It might seem a strange thing to suggest, but it's true. A computer CD drive can be used for playing CDs on its own without being part of a computer.
First, let's make one important thing very clear before going on about it: The CD drive MUST have TWO buttons on the front. Some CD drives have only one button, which presumably saves a penny in production. This type won't do - it has to be the TWO BUTTON variety for this trick!
However, the good news is that the CD drive doesn't need to be 128X speed or anything silly like that. The best ones for this are the old 2X speed or even single-speed drives.
So, having got that sorted out, the connections for the CD are: Power in (required), Audio out (recommended), and NO IDE DISC CABLE.
Audio out is the easy bit, as this consists of a piece of cable that would normally connect to the sound card. Lop this off and wire it up to one of the inputs of a hi-fi with the following wiring:
Metal outer braid: Ground
Or to put it another way: Left channel = [white, ground] , Right channel = [red, ground]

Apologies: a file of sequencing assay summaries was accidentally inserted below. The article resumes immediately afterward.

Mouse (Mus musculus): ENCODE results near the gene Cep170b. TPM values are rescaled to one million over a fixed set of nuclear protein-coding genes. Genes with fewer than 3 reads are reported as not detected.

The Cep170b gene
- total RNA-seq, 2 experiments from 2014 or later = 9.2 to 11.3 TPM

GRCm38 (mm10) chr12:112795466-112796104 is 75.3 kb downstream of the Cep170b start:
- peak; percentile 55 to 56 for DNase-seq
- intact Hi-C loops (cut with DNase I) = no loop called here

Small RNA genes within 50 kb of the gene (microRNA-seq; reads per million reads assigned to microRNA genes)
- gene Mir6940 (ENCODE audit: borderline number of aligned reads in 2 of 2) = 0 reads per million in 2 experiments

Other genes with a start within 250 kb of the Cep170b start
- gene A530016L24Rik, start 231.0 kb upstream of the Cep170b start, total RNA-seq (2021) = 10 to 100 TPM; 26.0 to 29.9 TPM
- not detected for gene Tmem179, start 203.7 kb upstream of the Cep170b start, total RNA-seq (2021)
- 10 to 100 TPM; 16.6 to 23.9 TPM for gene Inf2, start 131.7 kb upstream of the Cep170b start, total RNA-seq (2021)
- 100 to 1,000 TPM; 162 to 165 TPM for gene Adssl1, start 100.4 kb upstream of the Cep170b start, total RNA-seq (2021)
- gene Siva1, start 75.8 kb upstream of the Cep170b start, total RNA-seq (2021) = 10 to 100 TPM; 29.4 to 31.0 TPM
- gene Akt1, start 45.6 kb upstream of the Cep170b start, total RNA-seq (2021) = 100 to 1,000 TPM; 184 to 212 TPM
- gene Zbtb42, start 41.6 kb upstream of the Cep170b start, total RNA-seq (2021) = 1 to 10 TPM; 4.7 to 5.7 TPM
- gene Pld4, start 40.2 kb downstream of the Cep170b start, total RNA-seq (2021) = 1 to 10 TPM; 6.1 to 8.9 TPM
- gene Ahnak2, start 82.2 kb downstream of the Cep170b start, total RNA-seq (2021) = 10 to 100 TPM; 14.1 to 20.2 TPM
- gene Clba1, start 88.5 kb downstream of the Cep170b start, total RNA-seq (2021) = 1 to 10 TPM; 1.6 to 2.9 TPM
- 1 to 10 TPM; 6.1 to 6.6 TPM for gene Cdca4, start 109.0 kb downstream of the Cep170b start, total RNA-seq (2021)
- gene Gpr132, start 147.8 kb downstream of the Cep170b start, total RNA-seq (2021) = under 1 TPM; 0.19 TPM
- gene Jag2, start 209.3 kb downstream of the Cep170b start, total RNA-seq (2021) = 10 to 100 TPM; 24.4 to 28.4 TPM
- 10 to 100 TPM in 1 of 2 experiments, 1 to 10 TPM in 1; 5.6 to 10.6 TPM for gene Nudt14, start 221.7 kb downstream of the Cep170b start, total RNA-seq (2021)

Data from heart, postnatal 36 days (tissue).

Next, the power. This requires the cable of the type which would normally go into a hard disc drive, and one easy way to power a CD drive on its own is to use a computer power supply. Another way is to provide your own supply, considering that the power connector wiring to the CD drive is:
Red: 5 volts
Black: 0 volts
Black: 0 volts
Orange/Yellow: 12 volts
This can be achieved by using two 6v motorcycle batteries in series, with a diode to drop the centre-tap to 5.3 volts, which is most likely near enough. You can also use rechargeables, but don't use dry batteries as they are expensive and might not be able to supply the current.
Another helpful design note: Computer CD drives aren't especially vibration-proof and will only work the right way up, so if you are thinking about fitting a computer CD drive in your car dashboard, check it's going to work ok first by driving around a bit playing a CD with the drive on a tray on the passenger seat BEFORE cutting a hole in the console!
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